With an Inductive Load such as a Motor, there is both Resistive load and Inductive Load. . . . The Resistive load is largely from the Mechanical Work being done, so can vary. . . . The Inductive Load creates the Magnetic field and does not significantly change, regardless of the Mechanical Load on the Motor.
When this Resistance & Inductive Load is put on to the Generator, it is only the Real or Resistive Load part, that is the kW part, that the Engine sees, so there is no change in the Engine Fuel, if only the 90° Inductive component changes. . . . But the Current changes, should the Inductive component change. . . . This increased Current through the Alternator, will result in some small amount of I²R voltage drop in the Alternator Windings, so the AVR will adjust the Excitation, to maintain output Voltage across the Alternator terminals.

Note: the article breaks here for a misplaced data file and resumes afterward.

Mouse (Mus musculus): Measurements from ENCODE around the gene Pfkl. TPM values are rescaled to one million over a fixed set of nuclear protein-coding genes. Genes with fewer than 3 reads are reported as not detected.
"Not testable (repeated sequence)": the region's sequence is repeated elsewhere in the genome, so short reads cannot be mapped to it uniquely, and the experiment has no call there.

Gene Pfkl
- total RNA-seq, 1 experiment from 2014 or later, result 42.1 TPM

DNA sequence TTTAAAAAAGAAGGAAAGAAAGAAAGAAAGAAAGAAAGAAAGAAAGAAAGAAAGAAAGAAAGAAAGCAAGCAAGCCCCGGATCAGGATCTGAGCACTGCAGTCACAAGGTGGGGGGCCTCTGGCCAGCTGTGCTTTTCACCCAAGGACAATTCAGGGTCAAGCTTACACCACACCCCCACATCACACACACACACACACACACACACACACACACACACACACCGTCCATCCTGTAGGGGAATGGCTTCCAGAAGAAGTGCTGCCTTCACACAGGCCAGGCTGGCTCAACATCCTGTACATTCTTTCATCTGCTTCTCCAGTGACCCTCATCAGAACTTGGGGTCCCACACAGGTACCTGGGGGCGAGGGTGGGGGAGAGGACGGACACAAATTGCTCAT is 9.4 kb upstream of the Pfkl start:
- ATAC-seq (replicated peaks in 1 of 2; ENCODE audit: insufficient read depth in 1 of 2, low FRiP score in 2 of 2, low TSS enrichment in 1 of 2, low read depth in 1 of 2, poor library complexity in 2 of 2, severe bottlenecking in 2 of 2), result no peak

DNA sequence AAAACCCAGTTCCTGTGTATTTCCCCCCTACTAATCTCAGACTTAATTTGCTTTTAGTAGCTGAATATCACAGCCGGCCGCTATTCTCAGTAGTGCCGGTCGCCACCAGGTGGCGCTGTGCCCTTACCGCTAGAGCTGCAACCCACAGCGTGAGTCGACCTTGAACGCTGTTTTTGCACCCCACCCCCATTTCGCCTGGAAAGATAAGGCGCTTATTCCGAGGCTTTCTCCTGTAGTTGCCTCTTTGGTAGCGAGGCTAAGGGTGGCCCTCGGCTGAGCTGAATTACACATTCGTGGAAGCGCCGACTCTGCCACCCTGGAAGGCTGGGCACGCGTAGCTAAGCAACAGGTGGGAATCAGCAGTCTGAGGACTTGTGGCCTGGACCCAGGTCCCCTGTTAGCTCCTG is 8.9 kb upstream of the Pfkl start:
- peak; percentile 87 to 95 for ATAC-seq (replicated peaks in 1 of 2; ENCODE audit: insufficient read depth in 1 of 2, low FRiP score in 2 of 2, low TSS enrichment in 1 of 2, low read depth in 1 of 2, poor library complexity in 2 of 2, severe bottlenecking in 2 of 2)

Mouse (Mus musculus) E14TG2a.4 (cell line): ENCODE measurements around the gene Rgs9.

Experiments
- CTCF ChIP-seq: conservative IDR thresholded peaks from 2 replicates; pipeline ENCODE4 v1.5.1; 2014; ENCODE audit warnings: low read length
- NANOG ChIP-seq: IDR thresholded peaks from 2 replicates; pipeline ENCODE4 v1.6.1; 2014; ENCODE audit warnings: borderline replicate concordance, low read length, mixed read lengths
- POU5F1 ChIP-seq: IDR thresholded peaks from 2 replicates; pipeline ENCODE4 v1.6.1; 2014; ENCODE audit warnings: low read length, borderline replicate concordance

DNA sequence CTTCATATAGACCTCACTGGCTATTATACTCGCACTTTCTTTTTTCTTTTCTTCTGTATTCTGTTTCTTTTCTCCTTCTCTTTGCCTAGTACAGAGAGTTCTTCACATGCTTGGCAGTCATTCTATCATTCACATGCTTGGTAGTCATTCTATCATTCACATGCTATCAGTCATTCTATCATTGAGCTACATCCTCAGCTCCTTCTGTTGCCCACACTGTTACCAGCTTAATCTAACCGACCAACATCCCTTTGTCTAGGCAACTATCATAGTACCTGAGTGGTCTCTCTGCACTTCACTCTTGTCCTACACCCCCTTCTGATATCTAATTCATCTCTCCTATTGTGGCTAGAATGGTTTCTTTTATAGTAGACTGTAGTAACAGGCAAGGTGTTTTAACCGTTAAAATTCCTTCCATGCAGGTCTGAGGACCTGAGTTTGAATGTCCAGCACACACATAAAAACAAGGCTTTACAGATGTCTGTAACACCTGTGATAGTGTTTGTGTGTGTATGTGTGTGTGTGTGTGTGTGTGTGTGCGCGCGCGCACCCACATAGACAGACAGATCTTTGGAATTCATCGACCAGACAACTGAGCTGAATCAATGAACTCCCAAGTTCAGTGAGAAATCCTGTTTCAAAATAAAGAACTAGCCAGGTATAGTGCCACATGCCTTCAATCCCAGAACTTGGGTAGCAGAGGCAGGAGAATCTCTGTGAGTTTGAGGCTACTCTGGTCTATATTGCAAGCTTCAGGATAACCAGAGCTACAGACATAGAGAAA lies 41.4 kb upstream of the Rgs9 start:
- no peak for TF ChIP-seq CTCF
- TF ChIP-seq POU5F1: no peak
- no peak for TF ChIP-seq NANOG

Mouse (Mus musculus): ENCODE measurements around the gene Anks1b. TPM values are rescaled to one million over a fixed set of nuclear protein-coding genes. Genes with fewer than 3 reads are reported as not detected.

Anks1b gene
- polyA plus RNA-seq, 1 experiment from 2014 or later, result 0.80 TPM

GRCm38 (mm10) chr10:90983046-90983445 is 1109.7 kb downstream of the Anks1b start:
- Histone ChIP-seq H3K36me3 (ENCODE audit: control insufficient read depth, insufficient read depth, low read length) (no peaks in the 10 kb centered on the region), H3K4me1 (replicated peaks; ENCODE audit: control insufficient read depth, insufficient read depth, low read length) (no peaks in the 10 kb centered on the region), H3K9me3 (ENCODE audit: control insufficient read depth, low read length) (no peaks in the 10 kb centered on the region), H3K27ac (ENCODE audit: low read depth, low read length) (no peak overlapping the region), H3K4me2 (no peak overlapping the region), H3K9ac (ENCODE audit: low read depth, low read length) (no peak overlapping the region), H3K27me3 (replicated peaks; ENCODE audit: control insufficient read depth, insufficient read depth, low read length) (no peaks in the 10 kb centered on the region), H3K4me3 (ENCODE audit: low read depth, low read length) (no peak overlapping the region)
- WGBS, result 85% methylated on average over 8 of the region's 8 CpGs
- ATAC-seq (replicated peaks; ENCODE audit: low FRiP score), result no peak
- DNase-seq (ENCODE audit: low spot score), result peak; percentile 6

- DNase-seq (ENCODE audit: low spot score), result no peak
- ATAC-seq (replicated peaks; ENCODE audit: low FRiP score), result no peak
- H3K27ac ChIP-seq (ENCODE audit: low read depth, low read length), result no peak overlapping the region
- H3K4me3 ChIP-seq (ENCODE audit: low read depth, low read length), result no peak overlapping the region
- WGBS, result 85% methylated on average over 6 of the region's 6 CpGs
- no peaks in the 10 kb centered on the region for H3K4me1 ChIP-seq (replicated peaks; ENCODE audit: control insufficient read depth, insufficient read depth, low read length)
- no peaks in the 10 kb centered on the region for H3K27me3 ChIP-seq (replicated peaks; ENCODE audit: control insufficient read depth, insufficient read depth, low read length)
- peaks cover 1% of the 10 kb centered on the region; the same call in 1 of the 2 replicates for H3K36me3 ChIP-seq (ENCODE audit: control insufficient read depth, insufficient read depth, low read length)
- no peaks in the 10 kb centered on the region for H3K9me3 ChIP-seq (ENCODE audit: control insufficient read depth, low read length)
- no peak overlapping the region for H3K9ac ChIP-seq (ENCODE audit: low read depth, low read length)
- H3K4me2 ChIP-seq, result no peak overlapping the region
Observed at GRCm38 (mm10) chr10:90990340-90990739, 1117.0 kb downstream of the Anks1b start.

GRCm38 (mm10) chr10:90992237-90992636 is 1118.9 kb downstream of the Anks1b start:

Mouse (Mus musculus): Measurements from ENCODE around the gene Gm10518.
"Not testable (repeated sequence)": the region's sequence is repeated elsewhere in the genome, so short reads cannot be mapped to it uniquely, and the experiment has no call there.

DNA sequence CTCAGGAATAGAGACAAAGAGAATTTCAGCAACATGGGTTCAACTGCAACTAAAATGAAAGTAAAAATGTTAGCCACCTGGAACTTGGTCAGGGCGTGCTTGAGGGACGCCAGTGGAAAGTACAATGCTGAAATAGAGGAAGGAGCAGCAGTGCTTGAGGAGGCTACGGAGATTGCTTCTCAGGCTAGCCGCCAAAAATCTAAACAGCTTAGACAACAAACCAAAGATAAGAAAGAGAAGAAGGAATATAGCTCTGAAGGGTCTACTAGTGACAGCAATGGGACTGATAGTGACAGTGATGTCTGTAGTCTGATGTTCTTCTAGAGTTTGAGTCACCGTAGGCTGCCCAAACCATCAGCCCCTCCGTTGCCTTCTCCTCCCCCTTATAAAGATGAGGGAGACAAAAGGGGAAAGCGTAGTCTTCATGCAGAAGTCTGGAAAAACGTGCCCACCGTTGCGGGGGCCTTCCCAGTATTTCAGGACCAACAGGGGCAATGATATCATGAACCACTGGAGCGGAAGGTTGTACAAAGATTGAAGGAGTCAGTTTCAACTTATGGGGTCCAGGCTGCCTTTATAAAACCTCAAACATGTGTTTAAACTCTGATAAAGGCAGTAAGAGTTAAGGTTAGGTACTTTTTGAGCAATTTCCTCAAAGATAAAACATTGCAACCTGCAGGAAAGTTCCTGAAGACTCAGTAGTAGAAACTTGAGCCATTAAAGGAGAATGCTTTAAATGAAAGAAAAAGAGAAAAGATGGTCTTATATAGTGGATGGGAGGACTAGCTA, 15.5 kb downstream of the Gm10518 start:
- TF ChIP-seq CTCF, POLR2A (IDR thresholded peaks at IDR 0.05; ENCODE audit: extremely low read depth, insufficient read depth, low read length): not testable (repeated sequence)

It is better NOT to use power factor correction Capacitors near Motors, when they are being powered from a local Generator. . . . It serves no purpose, and could cause a problem with the AVR, when the Motor is switched off and the Capacitor still on the line.
There are 3 reasons for fitting power factor correction Capacitors..
1.) Poor Power Factor may cause the Local Utility Supplier to charge you a higher cost for such Electricity. . . .This is usually the biggest and perhaps the only reason for installing power factor correction.
2.) If you have very long power cables between your Generator and Motors, then the higher Current due to kVAr might cause too much voltage drop on those long wires, or require you to install larger cables than you could get away with, if the power factor was good.
3.) If your site Load is close to the Maximum kVA of your Generators Alternator, then fitting Power Factor Capacitors, would then allow a little bit more from that Alternator. . . . . But if your poor power factor Motors are not causing overload on your Alternators kVA rating, then it is not worth fitting any Capacitors, which could actual cause some problems.